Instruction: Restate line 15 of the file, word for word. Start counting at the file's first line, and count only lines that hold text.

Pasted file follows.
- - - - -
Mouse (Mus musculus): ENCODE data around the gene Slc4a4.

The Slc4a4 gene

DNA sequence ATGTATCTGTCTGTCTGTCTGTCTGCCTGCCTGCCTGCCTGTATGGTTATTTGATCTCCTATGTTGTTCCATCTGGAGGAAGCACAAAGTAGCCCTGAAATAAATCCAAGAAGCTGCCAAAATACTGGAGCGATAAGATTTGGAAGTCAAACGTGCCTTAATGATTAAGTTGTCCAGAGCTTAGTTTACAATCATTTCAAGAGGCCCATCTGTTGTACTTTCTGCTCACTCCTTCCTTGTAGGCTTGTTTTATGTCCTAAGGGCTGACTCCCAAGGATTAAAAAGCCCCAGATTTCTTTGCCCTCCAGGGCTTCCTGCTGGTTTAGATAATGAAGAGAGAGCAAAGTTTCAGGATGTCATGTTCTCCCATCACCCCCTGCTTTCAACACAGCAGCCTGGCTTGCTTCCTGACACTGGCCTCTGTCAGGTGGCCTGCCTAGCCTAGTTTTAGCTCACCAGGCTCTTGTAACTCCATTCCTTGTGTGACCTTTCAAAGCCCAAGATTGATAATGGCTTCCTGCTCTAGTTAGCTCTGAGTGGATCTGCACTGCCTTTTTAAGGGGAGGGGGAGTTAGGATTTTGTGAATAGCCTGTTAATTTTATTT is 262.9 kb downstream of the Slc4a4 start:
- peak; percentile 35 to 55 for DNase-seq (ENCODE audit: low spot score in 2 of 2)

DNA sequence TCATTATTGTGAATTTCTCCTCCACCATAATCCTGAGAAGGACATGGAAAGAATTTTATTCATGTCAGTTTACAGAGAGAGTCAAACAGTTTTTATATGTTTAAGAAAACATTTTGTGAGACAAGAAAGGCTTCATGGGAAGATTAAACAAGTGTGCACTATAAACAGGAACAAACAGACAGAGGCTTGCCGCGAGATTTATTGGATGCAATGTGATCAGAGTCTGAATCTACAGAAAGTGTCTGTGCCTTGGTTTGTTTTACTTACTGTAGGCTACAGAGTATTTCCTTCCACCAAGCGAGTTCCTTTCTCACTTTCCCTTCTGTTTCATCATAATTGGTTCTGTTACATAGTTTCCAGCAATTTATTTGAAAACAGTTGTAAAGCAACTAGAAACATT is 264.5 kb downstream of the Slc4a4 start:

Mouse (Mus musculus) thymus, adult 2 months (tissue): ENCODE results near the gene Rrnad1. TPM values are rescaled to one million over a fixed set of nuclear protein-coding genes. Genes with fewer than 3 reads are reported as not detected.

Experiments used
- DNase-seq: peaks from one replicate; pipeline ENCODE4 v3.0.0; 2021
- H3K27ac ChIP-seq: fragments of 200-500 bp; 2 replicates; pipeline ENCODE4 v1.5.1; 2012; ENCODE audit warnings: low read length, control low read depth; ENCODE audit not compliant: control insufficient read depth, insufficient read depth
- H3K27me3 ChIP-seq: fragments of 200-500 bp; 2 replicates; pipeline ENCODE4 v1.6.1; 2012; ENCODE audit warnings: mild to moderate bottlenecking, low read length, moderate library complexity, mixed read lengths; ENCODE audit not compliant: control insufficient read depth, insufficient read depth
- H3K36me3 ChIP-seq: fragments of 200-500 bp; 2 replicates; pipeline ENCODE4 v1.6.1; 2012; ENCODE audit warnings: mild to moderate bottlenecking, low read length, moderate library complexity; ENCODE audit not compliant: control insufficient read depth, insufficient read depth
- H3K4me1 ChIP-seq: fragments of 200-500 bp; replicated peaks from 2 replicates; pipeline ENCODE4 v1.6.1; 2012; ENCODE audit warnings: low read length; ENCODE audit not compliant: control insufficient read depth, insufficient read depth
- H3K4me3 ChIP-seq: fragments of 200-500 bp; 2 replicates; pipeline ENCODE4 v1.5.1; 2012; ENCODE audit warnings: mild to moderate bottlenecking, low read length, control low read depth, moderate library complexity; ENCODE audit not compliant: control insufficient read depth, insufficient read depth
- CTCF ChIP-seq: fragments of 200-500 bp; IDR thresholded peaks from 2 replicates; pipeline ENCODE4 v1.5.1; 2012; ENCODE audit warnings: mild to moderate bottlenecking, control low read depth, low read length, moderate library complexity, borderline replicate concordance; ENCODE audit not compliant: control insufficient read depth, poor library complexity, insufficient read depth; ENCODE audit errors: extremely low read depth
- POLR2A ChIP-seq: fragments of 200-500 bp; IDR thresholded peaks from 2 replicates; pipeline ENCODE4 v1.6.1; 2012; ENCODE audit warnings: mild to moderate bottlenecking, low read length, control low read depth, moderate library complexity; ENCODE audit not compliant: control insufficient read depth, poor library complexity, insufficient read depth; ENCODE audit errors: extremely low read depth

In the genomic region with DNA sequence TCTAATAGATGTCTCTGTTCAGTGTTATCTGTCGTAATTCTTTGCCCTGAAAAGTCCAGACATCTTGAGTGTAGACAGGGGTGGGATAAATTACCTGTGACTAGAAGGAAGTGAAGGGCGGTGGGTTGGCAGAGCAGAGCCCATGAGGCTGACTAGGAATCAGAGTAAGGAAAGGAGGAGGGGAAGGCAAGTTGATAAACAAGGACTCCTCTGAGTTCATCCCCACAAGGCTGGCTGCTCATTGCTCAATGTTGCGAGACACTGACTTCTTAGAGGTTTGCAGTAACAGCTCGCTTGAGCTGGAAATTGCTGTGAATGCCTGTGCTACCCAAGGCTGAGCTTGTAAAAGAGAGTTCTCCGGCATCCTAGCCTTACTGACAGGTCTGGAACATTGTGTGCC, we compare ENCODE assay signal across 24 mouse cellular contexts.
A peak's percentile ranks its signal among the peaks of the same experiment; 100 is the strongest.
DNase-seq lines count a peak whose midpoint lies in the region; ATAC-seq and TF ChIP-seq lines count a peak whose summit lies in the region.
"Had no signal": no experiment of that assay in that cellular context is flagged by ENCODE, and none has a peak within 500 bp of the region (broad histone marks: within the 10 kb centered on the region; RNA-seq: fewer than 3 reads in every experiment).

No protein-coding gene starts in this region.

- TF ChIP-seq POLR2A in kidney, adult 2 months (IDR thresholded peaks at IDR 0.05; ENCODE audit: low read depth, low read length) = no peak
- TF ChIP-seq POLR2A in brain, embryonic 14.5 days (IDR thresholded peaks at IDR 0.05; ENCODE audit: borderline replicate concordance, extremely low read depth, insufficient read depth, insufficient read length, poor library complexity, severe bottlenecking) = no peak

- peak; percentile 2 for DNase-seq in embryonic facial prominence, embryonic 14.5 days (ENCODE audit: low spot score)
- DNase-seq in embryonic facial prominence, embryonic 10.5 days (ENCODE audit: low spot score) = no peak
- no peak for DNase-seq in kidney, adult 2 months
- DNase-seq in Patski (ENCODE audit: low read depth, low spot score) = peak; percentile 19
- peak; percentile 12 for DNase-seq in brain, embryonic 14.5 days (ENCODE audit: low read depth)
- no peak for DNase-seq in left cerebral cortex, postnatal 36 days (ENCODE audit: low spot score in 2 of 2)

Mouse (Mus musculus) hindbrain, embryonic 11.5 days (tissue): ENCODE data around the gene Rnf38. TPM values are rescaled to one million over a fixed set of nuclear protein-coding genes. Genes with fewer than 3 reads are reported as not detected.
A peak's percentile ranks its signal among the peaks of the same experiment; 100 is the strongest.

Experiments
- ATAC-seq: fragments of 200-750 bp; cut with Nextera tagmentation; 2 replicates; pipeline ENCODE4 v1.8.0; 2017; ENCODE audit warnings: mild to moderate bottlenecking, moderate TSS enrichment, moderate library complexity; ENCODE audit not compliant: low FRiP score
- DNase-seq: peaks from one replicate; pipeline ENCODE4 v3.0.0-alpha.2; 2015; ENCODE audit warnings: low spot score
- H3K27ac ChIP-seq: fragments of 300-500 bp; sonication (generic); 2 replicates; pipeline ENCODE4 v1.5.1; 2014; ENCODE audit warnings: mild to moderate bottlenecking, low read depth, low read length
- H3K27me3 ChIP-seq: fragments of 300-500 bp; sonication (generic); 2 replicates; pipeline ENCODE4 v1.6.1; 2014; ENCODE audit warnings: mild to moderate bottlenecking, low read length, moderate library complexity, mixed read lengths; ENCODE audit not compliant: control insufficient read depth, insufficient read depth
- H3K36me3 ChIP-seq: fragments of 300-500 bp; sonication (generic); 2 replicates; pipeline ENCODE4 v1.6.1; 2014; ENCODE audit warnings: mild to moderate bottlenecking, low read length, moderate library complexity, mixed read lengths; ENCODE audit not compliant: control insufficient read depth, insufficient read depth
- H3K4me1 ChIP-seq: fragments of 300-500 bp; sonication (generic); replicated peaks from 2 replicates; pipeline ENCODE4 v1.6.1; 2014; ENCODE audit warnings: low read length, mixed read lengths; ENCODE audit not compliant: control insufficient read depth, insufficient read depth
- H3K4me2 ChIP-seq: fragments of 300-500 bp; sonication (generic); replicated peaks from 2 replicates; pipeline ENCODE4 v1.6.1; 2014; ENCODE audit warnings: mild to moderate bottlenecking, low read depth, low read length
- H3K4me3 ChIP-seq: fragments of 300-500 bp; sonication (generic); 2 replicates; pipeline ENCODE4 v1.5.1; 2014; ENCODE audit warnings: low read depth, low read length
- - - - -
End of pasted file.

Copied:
- POLR2A ChIP-seq: fragments of 200-500 bp; IDR thresholded peaks from 2 replicates; pipeline ENCODE4 v1.6.1; 2012; ENCODE audit warnings: mild to moderate bottlenecking, low read length, control low read depth, moderate library complexity; ENCODE audit not compliant: control insufficient read depth, poor library complexity, insufficient read depth; ENCODE audit errors: extremely low read depth